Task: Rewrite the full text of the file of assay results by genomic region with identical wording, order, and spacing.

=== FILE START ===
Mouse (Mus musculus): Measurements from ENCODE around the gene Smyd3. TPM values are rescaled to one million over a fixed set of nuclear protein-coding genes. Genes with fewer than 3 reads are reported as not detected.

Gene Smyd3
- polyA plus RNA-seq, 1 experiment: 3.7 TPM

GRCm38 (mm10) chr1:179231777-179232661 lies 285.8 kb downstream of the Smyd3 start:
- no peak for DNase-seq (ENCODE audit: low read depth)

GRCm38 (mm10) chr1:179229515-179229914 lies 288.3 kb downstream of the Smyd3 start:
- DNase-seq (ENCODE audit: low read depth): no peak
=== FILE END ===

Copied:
Mouse (Mus musculus): Measurements from ENCODE around the gene Smyd3. TPM values are rescaled to one million over a fixed set of nuclear protein-coding genes. Genes with fewer than 3 reads are reported as not detected.

Gene Smyd3
- polyA plus RNA-seq, 1 experiment: 3.7 TPM

GRCm38 (mm10) chr1:179231777-179232661 lies 285.8 kb downstream of the Smyd3 start:
- no peak for DNase-seq (ENCODE audit: low read depth)

GRCm38 (mm10) chr1:179229515-179229914 lies 288.3 kb downstream of the Smyd3 start:
- DNase-seq (ENCODE audit: low read depth): no peak